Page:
Ethics of Eating Meat
There is no longer a need for humans to consume meat. With the decline of nutritional value in meat and rise of healthier vegetarian alternatives, consumption of meat is now purely for gustatory pleasure. By eating meat, the consumer is contributing to the slaughter of animal for pleasure opposed to survival. Eating meat with the intent of survival is morally acceptable, while contributing to the torture or killing of animals for personal pleasure is morally impermissible. Therefore, it is immoral to eat meat if healthier vegetarian options are accessible.
Norcross explains the moral dilemma placed upon consumers who are aware of the inhumane practices of factory farms. Norcross concludes, through the analogy of Fred, that consuming factory-farmed meat is morally unjustifiable. I, however, do not believe that loving treatment of animals should be enough moral compensation to justify the unnecessary killing of an animal. Say for instance you own a pet cat and lovingly raise it with care and compassion, giving it ample room to grow and play. A few years later when the cat is fully grown, you decide to humanely put it down for the enjoyment of eating.
This scenario is morally identical to the killing and consumption of humanely raised farm animals. In both cases you are prematurely ending the life of an animal to satisfy your pleasure of consuming meat. Some supporters of meat may argue that animals are not fully capable of experiencing pain or that their brains are smaller so they cannot be regarded with the same importance as humans. However, studies have shown that animals such as pigs experience the same neurological effects brought by pain and trauma as humans.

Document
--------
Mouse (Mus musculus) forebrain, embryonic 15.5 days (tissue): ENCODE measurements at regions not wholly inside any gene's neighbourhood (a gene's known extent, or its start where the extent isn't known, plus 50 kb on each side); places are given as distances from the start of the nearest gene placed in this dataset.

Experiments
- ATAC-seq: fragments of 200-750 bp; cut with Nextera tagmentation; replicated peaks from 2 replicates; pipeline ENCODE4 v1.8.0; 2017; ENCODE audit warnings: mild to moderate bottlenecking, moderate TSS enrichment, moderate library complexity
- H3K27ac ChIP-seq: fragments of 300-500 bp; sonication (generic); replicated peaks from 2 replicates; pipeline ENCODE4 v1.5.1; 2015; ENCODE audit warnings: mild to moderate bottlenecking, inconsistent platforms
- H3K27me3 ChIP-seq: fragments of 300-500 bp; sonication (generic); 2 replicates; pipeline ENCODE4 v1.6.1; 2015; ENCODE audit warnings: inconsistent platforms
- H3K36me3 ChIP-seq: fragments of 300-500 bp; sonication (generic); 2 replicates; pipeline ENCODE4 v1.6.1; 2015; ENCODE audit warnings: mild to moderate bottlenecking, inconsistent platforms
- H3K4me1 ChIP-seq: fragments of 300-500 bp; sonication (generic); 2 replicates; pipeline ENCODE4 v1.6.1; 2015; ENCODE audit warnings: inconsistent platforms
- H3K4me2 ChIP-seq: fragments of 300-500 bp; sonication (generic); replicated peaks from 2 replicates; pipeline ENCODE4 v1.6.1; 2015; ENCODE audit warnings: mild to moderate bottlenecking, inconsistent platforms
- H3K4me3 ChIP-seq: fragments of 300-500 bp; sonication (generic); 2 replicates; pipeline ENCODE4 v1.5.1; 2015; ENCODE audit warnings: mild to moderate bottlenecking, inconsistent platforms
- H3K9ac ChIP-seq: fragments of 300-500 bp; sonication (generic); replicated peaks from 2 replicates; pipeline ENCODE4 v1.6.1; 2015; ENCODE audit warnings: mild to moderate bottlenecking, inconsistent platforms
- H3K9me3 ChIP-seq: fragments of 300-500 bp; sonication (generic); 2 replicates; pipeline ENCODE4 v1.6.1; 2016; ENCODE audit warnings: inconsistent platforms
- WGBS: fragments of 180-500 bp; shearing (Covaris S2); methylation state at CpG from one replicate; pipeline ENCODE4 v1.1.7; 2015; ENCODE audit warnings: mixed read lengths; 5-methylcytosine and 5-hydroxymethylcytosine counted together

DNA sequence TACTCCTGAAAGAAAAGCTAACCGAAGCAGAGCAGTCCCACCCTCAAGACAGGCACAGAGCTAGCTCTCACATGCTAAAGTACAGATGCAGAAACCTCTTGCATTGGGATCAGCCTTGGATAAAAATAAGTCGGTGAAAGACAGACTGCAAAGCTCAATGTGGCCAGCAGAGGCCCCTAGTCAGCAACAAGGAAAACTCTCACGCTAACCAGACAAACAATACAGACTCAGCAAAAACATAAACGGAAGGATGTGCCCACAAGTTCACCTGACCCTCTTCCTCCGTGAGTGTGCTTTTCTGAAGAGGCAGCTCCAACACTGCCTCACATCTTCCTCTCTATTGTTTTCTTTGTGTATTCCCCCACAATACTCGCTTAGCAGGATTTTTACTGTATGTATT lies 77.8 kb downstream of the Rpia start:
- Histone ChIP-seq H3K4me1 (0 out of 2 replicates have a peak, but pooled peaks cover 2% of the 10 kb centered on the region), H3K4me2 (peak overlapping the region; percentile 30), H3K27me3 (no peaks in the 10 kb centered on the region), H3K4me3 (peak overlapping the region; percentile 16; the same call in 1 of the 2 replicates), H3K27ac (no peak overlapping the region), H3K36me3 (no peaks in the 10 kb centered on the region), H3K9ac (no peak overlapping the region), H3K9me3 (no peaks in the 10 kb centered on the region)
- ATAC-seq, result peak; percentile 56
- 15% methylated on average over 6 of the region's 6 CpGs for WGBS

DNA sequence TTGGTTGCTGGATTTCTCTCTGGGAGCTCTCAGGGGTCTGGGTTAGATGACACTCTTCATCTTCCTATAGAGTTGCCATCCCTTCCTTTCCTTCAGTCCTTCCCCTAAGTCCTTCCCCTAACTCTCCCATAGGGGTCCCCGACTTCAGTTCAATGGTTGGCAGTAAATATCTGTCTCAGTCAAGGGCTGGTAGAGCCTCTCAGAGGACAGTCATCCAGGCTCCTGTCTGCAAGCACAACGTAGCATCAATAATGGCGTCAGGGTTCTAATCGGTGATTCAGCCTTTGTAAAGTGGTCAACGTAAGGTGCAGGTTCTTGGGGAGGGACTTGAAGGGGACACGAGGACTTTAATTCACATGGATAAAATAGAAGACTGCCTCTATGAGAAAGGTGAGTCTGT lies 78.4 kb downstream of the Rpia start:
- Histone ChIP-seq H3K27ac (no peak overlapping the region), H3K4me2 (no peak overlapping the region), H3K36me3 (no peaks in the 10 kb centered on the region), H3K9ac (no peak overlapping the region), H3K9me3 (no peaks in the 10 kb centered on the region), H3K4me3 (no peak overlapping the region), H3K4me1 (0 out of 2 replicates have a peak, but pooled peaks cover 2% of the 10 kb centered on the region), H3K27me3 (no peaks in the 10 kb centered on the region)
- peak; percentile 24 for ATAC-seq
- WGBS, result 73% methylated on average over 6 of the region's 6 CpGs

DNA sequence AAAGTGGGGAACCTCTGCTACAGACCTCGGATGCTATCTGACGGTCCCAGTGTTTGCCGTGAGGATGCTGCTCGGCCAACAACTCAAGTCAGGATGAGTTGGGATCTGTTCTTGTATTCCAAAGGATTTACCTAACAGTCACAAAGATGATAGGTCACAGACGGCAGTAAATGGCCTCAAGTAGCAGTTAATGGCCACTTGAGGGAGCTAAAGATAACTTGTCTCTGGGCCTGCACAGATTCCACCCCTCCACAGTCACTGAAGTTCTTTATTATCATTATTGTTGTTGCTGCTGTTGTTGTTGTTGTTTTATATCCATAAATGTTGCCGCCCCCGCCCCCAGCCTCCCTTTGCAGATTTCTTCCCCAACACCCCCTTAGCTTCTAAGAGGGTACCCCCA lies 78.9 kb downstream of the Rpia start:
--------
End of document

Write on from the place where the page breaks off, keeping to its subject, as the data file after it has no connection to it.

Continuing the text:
The difference between the killing of humans and animals is morally irrelevant. Killing an animal without the need to survive should be morally placed on the same level as killing an infant or human with disabilities. Both the animal and the disabled human have the same level of perceived rationality, yet society tends to place a higher moral value on the human solely because he or she belongs to a certain species. Humans have labeled themselves of higher value because we have declared ourselves the superior species. In developed countries, meat is not essential for survival.
In western society, over consumption of meat has reached a point of being harmful to personal health. Harvard School of Public Health has associated a higher risk for diabetes, osteoporosis, heart disease, stroke and cancer with the consumption of red meat. It has reached the point in today’s society, where people are willing to sacrifice both their health and morality to derive gustatory pleasure. With healthier alternatives and the typically inhumane treatment of animals, it is morally wrong to support the killing of animals just to enjoy the taste of meat.